For Eric Kayser, founder of Breadbar, it’s all about the loaf.
A fourth-generation baker, Kayser learned the craft of artisan bread over a four-year Tour de France, the craftman’s custom that gave the bike race its name. What began in 1996 with a single Paris boulangerie is now a baking empire, with six bakeries in Paris in addition to outposts in Japan, Athens — and just one in the U.S., on Third Street, next door to Orso.
“It’s fertile ground,” says Richard Blanke, a trained chef who is now Breadbar’s director of operations. “Access to artisan pastries and bread is so limited.”
Not to be self-deprecating, but this isn’t a bread town. Even our first lady of the boulangerie, Nancy Silverton, says she didn’t open La Brea Bakery for the love of it.
“I forced myself to get into it,” she says. “It was really to complement the food at Campanile.”
In many ways, Breadbar has it easy. When La Brea opened in 1989, artisan breads were still the purview of New York and San Francisco. And Silverton’s customers had some choice words for her products, including “dirty,” “burnt” and “too holey.”
Meanwhile, with Los Angeles in thrall to the Atkins, Zone and South Beach diets, a bread basket had all the charm of a petri dish.
“Southern California was barren,” says Craig Ponsford, owner of Artisan Bakers in Sonoma and current president of the Bread Bakers Guild of America. “Even in the culinary world, it was behind the times.”
Great bread still isn’t easy to find. There’s a handful of premium bread bakeries, but the city has never seen a rush to fill the void. The latest entrant is a Brentwood outpost of Maury Rubin’s New York-based the City Bakery and while he offers pretzel croissants, melted chocolate chip cookies and caramelized French toast, he steers clear of homemade bread.
Instead, Rubin contracts with outside bakeries (including Breadbar), even going as far as Ann Arbor, Mich., to buy his rye bread from Zingerman’s.
Today, La Brea baguettes are a grocery staple in Los Angeles and around the country, but handmade bread can still meet local resistance. “There’s a lot of seducing that has to be done in L.A.,” says Renée Kaplan, who handles media relations for Breadbar. “There’s no tolerance in L.A. for pure French.”
Where other Kayser bakeries are direct clones of the original on 8 rue Monge, Breadbar soft-peddles the French influence for its Westside customers. The bread may be tumeric-hazelnut, but it’s complemented by salads, meats and cheeses. When the second Breadbar opens in Westfield Century City next month, they’ll add beer and wine.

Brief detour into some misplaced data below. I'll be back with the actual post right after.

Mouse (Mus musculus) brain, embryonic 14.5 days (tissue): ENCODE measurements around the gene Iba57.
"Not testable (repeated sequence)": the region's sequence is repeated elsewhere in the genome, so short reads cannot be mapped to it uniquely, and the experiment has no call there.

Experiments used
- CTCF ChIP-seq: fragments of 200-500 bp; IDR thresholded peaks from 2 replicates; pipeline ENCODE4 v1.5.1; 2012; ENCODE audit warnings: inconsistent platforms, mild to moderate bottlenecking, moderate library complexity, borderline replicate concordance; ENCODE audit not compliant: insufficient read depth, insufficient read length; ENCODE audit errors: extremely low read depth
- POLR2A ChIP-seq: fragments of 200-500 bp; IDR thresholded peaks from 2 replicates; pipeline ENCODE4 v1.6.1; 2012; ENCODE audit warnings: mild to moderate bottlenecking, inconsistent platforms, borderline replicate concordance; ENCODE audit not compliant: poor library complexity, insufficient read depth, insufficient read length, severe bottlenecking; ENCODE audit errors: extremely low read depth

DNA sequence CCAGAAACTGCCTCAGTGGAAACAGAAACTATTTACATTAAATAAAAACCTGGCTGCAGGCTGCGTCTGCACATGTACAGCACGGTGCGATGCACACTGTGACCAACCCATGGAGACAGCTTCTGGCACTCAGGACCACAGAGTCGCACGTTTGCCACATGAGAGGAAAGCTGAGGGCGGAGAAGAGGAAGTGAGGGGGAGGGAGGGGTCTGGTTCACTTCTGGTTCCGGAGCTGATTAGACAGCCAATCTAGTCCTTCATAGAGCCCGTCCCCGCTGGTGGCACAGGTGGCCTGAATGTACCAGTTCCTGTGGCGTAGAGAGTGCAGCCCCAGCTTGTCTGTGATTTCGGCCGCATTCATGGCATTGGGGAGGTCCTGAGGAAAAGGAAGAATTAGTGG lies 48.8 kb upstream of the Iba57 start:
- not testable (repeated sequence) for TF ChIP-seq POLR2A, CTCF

So far, the fusion suits Los Angeles fine. Breadbar says sales have increased 20% every week since it opened last August and the business hit breakeven by December.
Still, the fundamental things apply. Inside Breadbar’s El Segundo baking facility, the bakers are French (as well as Japanese and Spanish) and the breads are hand-shaped. Their music, however, is gangsta rap.
Meanwhile, Silverton is now a consultant for La Brea, having sold it to Irish food conglom IAWS Group in 2001. “I miss touching every loaf,” says Silverton.
But there are benefits.
“I don’t bake all night anymore,” she says. “I still haven’t caught up on that sleep.”
L.A. may not have enough bakeries, but the ones we have are full of baguettes, ciabatta and olive breads. Variety Weekend went on a carb binge to find the loaves worth taking home fresh.
Bakery: Bay Cities Italian Deli and Bakery
1517 Lincoln Blvd.
What’s in it: Flour, water, sea salt, yeast
Taste: Flaky crust encases a melt-in-your-mouth fluffy white interior. Screams for butter. If it’s still warm, you won’t be able to stop.
Freshest: Any time. Bay Cities makes about 40 batches a day. It’s hard to find a customer who’s not carrying at least one.
Shelf life: Best eaten right away, but will last 2 days
Bakery: Euro Pane Bakery
950 E. Colorado Blvd.
What’s in it: Potato, flour, water, currants, rosemary, pre-ferment, touch of yeast
Taste: Potato makes the bread moist. Currants are less sweet than raisins and play nicely against the subtle earthiness of the rosemary.
Freshest: 6 a.m.
Shelf life: 2 to 3 days
Price: $4.25; dinner rolls, $.40 each
Bakery: La Brea Bakery
624 S. La Brea Ave.
Bread: Sourdough baguette
What’s in it: Unbleached flour, water, sour culture, salt, wheat germ
Taste: A balanced sourdough. The inside is rustic and not too fluffy. The crust has a slightly buttery flavor.
Freshest: 7:30 a.m.
Shelf life: Best eaten in one day, but will last 2 days in its own bag
8718 W. Third St.
Bread: Alpine cheese bread
What’s in it: Wheat flour, water, salt, Emmental, natural liquid leaven, yeast
Taste: Emmental, a mild and nutty cheese from Switzerland’s Emme valley, gives this bread a nice pungency. Crusty on the outside, soft on the inside. A meal in itself.
Freshest: 7 a.m.
Shelf life: Best eaten in one day. Heat in oven if it lasts an extra day
Bakery: Il Fornaio
301 N. Beverly Dr.
What’s in it: White flour, water, salt, touch of olive oil, yeast, fermenting agent
Taste: Crust is firm but not too thick. We wished there were more flecks of salt on the surface, but it’s a perfect ratio of crust to inside
Freshest: 6:30 a.m. Parbaked loaves are baked throughout the day.
Shelf life: 2 days, wrapped in film
Bakery: Le Pain Quotidien
316 Santa Monica Blvd.
Bread: Whole-wheat Sourdough
What’s in it: Stoneground wheat flour, water, salt, yeast
Taste: Great sandwich bread. Soft and sturdy with a soft, dusty crust. Yeasty in flavor.
Freshest: 8 a.m.
Shelf life: 2 days
Price: $10; $5.50 for half; $2.95 for a quarter loaf